Friday, September 20, 2013


Sometimes I like to think I don't fit the "traditional" mold for teaching. I try to think back and remember how my teachers were when I was in high school and what about them made me like them. What did they teach me while I was there? How did they relate to me?

And I realized something. I realized that my favorite teachers weren't the ones who did the traditional crap. The teachers that made an impact on my life were the ones who shared real parts of themselves with me and taught from a passionate place. My favorite teachers were people who turned out to be more of a mentor and less of a lecturer. A friend, if you will, while still maintaining good boundaries.

Take my German teacher, for instance. Frau would share stories of her life, she invited us over to her house, she involved us in her thoughts. She was never overly organized and probably the least professional (in only the best ways) and she did her best to lift us up and make us feel smart.

I had an English teacher that I also really enjoyed, and he treated us in a similar fashion. He was a little more organized and professional on the business end of things, but he taught us in a fun and relevant way. He used youtube videos and humor all the time.

My history teacher junior year was a young teacher, like me, in maybe her second or third year. She was knowledgeable about her subject, but she kept history interesting. We would start out the day with "On this day in history" and if there wasn't anything good she'd pick a student's birthday during the summer or a school year break that we wouldn't get to and read that one instead. It was always a fun environment to be in, and when kids are able to have fun and still learn then that is when you've hit the magic mark.

So sometimes I get a little worried that maybe I share too much or I'm not professional enough and I don't conduct myself in necessarily the right manner, but then I realize that's completely stupid. I have to be myself or i'm not going to be good at what I do. My art teacher in high school was very strict, she kept her classroom quiet, she marked you down for talking, she made sure that you did the assignments to her specific outlines - no deviating.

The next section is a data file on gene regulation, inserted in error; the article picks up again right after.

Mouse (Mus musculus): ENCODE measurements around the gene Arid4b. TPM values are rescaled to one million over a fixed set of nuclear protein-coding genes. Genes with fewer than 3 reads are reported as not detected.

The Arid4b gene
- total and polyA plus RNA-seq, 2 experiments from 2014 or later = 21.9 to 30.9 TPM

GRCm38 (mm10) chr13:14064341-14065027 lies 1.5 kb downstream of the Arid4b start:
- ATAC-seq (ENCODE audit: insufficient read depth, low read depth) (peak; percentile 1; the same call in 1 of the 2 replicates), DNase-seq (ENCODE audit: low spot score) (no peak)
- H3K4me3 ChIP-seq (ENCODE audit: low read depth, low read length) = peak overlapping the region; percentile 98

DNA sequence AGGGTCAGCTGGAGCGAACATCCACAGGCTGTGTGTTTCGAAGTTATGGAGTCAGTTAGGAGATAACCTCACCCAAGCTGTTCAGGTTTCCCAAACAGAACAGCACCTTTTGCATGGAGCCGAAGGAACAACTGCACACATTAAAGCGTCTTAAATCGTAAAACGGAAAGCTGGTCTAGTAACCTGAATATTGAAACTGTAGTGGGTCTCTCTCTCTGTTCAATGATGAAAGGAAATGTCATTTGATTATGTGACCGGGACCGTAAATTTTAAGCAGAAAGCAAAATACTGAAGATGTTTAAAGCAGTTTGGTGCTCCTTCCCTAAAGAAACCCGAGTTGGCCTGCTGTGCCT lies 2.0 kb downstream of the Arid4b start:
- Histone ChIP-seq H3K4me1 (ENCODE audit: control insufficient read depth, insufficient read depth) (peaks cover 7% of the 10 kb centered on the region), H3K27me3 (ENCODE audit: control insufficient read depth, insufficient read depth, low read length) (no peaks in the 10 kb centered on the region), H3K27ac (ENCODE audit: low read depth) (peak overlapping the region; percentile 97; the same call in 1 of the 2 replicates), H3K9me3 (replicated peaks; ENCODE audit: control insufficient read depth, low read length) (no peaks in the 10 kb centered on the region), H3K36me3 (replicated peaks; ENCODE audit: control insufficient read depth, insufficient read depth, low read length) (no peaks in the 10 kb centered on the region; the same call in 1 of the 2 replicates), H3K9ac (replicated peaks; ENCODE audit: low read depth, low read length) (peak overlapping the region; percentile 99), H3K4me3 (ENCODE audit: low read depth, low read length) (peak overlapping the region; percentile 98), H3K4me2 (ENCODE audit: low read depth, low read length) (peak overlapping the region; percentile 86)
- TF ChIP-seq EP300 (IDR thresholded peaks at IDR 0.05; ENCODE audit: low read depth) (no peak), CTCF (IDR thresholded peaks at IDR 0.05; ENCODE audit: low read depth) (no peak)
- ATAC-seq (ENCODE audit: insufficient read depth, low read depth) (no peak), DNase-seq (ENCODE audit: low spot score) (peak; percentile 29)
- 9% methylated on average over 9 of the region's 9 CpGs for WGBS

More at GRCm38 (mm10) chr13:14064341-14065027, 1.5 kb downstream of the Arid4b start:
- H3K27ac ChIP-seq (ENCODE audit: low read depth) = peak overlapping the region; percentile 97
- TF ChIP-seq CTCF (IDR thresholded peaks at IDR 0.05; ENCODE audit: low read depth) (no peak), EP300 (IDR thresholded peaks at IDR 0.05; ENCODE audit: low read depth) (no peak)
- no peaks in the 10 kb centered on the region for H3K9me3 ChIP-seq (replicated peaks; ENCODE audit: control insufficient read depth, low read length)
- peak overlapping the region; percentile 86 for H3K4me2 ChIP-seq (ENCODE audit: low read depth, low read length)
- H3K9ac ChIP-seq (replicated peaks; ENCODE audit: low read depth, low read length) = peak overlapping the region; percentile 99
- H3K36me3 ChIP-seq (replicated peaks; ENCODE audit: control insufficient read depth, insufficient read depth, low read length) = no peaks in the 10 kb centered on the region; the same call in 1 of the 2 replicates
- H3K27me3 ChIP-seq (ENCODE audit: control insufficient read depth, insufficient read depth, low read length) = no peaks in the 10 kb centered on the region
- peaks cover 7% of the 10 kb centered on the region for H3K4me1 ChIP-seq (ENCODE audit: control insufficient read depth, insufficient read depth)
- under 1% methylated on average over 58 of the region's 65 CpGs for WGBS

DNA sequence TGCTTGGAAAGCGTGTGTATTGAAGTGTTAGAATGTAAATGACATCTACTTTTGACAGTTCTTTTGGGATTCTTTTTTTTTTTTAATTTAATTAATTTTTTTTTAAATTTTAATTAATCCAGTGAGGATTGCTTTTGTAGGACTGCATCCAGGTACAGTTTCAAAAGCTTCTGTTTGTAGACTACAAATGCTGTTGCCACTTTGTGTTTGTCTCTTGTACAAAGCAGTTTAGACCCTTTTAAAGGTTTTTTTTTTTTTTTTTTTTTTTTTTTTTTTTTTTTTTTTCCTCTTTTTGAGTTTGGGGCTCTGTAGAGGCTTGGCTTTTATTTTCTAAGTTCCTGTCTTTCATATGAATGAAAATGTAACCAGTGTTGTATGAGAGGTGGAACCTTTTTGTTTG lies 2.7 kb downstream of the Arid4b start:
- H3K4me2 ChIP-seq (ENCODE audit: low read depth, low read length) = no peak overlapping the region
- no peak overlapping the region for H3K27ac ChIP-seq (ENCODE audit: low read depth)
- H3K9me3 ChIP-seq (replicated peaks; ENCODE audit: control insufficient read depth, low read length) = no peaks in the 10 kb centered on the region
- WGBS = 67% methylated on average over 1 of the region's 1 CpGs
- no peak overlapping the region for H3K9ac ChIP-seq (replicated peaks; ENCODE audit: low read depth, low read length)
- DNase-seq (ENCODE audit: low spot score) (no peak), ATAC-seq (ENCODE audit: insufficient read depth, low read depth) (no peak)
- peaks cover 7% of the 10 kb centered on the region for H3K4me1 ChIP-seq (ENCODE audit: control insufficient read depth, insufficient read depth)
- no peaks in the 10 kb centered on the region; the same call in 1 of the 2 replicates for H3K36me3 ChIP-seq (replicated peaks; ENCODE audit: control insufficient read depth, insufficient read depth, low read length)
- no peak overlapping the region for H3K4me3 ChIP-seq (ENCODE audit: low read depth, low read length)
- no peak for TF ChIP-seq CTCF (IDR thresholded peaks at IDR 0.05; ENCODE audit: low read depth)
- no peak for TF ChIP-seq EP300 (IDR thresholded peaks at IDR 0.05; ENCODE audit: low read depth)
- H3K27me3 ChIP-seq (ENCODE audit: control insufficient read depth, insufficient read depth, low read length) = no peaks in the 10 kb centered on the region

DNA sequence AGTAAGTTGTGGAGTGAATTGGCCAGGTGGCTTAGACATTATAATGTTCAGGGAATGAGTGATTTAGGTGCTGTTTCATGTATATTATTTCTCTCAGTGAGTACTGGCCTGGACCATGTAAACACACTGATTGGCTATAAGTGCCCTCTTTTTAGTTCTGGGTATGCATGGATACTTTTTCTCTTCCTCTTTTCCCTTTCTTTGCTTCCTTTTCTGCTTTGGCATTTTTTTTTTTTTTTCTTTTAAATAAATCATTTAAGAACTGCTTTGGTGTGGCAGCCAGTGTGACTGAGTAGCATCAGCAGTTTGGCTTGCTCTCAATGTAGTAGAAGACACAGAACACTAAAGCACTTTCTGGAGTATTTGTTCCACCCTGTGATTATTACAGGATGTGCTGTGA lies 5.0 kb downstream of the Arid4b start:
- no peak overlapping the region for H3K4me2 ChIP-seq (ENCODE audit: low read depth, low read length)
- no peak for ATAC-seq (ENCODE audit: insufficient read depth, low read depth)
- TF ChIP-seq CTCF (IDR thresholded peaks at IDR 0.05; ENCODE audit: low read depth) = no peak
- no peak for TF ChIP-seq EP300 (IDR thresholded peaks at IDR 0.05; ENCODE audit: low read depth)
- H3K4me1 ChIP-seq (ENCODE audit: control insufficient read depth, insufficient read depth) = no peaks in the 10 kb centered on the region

And I hated it.

I hated her.

My goal is to create a learning environment where students are free to express themselves. Where they feel like their teacher not only knows what she's talking about, but allows her students to learn from her in a non-stuffy environment. I want my classes to be fun and entertaining as well as educational. You do your best work in a place where you feel comfortable, and if you can't be comfortable in an art classroom then something is gravely wrong with the world.

You don't have to be good at drawing or painting to be an artist, you just have to be willing to open up the creative side of your brain and let it spill all over your page. And that is what I want for my students. A comfortable environment with a passionate teacher and an end goal to become the most creative they can be.

So far, I think I have a real good start on that.


  1. The teacher I remember most from high school was my 9th grade history teacher. He was young, VERY young and newly married and I loved him. He brought history to life for me, made it fun to learn, and told the history we were studying as if he'd actually been there to see it for himself. I wish I could remember his name because I would write and let him know what an impact he had on my life. From then on, history was my favorite subject and still is today. Now THAT'S a lasting achievement on his part if you ask me, because in every story or book I've written, history has always been combined and I've had editors tell me that I make what can be a dull subject seem so real you'd think I'd been there. Thank you, history teacher, whatever your name was. You did me a great service.

  2. I don't feel like I'm a creative person. In an artsy kind of way atleast. But I think if I had you for a teacher? Perhaps I could do it :).


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